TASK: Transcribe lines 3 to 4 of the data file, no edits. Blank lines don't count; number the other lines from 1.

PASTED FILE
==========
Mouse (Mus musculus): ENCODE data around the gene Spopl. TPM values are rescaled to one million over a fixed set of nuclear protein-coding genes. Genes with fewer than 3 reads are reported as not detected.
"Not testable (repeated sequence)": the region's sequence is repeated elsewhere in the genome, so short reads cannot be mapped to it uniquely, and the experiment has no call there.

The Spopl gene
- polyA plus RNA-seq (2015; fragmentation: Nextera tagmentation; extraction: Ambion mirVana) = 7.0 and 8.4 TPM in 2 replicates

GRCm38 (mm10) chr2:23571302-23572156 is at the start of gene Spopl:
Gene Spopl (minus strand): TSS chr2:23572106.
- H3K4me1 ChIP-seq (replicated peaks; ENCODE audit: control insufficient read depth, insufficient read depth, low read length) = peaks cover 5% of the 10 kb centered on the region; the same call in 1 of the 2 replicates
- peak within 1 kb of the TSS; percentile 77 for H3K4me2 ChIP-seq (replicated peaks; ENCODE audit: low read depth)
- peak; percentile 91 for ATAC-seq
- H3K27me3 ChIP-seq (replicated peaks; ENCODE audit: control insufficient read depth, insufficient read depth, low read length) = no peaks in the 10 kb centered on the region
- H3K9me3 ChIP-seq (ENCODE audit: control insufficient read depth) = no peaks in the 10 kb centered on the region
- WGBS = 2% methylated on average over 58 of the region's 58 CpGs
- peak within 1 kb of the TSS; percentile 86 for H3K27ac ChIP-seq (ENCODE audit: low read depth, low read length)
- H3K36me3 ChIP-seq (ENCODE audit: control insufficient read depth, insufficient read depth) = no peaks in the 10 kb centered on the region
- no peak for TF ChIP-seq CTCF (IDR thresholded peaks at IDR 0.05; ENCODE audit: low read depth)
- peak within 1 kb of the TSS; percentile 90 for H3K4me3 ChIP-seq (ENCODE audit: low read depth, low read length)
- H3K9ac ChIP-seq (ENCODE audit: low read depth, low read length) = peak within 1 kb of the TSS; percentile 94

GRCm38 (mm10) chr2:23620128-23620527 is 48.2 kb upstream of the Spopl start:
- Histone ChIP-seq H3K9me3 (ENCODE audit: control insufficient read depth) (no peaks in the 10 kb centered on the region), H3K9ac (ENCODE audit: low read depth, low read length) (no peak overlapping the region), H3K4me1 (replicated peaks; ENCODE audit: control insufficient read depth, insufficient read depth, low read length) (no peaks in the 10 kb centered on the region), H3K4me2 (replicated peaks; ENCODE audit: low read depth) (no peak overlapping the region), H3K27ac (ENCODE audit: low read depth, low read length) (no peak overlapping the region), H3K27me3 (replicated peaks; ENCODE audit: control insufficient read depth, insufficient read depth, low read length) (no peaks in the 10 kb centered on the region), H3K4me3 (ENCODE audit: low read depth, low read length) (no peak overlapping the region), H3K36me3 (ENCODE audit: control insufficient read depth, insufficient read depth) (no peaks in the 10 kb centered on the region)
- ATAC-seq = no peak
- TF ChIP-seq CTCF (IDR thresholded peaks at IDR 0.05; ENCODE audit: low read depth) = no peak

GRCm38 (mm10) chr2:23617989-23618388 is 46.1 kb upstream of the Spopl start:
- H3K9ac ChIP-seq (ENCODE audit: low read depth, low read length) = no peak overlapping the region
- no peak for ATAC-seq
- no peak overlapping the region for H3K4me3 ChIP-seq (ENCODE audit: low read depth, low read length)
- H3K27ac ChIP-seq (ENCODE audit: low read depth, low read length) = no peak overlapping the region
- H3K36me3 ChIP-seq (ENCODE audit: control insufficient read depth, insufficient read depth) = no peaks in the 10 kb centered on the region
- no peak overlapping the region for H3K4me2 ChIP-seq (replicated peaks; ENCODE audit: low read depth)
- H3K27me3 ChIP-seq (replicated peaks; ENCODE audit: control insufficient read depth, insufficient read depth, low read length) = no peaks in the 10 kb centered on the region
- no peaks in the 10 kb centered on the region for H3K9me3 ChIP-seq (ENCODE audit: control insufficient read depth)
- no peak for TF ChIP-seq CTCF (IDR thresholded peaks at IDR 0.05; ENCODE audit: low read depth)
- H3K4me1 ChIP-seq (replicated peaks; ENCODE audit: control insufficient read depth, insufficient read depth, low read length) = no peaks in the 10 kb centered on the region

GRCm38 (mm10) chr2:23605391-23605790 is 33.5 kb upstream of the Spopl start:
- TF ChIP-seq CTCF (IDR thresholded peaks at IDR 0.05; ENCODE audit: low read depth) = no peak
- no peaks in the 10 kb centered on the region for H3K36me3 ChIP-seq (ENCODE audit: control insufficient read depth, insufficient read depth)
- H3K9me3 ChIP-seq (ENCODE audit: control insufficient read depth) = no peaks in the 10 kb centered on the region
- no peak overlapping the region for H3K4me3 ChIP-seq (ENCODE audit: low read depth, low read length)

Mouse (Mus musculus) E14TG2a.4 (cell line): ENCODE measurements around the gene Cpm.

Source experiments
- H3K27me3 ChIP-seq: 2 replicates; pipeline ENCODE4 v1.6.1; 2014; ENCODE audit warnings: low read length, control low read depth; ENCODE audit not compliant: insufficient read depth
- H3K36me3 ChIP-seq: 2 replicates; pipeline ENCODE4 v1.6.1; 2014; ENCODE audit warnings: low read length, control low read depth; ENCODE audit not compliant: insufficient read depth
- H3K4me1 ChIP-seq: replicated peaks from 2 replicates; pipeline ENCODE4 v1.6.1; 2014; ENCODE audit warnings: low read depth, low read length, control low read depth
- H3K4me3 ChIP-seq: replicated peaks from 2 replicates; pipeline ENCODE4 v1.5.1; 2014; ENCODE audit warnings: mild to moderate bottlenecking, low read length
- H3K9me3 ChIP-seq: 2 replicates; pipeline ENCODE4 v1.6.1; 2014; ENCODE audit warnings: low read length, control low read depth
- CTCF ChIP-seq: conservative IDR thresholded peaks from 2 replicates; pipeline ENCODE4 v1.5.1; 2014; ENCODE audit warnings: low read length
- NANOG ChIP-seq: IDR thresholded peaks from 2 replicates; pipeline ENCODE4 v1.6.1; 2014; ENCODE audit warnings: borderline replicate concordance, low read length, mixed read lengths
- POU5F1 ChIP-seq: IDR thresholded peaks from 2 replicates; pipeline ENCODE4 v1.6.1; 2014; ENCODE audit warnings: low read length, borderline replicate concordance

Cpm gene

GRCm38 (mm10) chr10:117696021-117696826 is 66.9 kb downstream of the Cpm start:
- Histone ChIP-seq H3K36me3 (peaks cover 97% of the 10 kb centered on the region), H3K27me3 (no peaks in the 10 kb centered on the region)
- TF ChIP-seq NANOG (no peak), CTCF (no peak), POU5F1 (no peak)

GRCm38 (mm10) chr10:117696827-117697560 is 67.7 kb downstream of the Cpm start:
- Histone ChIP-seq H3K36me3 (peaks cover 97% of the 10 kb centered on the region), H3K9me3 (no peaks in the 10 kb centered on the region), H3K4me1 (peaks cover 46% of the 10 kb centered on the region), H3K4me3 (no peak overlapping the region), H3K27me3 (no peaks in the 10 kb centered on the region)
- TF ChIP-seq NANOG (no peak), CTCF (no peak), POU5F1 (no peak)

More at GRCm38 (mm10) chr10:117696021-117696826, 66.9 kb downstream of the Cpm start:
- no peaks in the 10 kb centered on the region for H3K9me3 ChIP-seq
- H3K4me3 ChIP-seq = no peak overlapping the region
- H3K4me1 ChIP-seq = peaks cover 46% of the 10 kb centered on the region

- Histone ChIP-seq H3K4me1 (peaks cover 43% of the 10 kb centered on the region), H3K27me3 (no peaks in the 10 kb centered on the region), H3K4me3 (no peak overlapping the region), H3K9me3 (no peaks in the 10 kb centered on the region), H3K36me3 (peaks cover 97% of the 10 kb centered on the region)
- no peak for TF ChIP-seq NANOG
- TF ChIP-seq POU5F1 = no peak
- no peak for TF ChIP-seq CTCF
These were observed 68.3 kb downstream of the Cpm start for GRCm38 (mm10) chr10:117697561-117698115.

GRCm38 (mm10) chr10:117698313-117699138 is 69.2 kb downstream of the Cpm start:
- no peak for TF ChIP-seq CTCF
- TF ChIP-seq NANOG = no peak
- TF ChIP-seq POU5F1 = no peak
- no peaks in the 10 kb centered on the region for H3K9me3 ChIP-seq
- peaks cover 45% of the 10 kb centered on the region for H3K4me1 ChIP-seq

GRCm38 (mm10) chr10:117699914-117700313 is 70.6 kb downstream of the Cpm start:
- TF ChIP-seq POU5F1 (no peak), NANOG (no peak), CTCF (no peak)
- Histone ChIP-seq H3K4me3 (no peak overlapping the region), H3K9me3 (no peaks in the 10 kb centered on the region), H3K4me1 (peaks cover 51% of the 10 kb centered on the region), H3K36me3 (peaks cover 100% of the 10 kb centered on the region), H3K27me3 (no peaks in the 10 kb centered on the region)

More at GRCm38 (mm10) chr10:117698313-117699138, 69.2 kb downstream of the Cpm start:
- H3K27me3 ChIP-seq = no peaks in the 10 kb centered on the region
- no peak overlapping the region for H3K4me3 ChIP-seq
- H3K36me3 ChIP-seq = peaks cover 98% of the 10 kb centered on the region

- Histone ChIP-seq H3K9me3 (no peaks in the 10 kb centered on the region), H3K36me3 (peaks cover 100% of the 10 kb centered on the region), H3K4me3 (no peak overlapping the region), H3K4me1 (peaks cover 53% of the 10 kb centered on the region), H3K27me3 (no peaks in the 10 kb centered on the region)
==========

The Spopl gene
- polyA plus RNA-seq (2015; fragmentation: Nextera tagmentation; extraction: Ambion mirVana) = 7.0 and 8.4 TPM in 2 replicates